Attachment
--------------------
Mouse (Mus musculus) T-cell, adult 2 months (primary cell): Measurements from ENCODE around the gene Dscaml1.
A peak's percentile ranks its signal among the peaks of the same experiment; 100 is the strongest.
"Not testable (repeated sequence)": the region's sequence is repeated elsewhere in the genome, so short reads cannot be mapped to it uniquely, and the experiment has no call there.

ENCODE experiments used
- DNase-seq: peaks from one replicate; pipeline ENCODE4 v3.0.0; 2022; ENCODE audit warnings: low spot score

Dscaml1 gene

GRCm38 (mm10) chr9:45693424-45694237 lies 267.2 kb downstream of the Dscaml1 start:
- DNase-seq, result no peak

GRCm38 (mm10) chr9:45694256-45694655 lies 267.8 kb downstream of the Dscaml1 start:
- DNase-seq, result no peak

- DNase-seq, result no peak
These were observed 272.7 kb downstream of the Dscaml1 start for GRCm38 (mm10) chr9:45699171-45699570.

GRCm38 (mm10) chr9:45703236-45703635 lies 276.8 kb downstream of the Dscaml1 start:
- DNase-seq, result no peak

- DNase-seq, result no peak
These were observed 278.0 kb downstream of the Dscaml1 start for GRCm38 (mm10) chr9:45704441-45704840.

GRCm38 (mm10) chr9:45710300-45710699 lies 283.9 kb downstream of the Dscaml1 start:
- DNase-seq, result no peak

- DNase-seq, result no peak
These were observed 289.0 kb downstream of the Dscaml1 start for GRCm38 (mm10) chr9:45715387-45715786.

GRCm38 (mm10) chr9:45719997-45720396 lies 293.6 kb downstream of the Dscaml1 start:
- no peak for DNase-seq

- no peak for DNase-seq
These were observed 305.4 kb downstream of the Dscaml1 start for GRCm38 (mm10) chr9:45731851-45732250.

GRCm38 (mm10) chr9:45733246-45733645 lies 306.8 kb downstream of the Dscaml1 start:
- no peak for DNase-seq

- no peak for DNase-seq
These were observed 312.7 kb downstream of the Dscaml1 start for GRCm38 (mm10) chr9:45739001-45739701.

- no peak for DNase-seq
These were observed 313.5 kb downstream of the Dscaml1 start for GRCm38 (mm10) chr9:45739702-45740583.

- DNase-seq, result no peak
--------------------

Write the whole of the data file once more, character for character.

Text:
Mouse (Mus musculus) T-cell, adult 2 months (primary cell): Measurements from ENCODE around the gene Dscaml1.
A peak's percentile ranks its signal among the peaks of the same experiment; 100 is the strongest.
"Not testable (repeated sequence)": the region's sequence is repeated elsewhere in the genome, so short reads cannot be mapped to it uniquely, and the experiment has no call there.

ENCODE experiments used
- DNase-seq: peaks from one replicate; pipeline ENCODE4 v3.0.0; 2022; ENCODE audit warnings: low spot score

Dscaml1 gene

GRCm38 (mm10) chr9:45693424-45694237 lies 267.2 kb downstream of the Dscaml1 start:
- DNase-seq, result no peak

GRCm38 (mm10) chr9:45694256-45694655 lies 267.8 kb downstream of the Dscaml1 start:
- DNase-seq, result no peak

- DNase-seq, result no peak
These were observed 272.7 kb downstream of the Dscaml1 start for GRCm38 (mm10) chr9:45699171-45699570.

GRCm38 (mm10) chr9:45703236-45703635 lies 276.8 kb downstream of the Dscaml1 start:
- DNase-seq, result no peak

- DNase-seq, result no peak
These were observed 278.0 kb downstream of the Dscaml1 start for GRCm38 (mm10) chr9:45704441-45704840.

GRCm38 (mm10) chr9:45710300-45710699 lies 283.9 kb downstream of the Dscaml1 start:
- DNase-seq, result no peak

- DNase-seq, result no peak
These were observed 289.0 kb downstream of the Dscaml1 start for GRCm38 (mm10) chr9:45715387-45715786.

GRCm38 (mm10) chr9:45719997-45720396 lies 293.6 kb downstream of the Dscaml1 start:
- no peak for DNase-seq

- no peak for DNase-seq
These were observed 305.4 kb downstream of the Dscaml1 start for GRCm38 (mm10) chr9:45731851-45732250.

GRCm38 (mm10) chr9:45733246-45733645 lies 306.8 kb downstream of the Dscaml1 start:
- no peak for DNase-seq

- no peak for DNase-seq
These were observed 312.7 kb downstream of the Dscaml1 start for GRCm38 (mm10) chr9:45739001-45739701.

- no peak for DNase-seq
These were observed 313.5 kb downstream of the Dscaml1 start for GRCm38 (mm10) chr9:45739702-45740583.

- DNase-seq, result no peak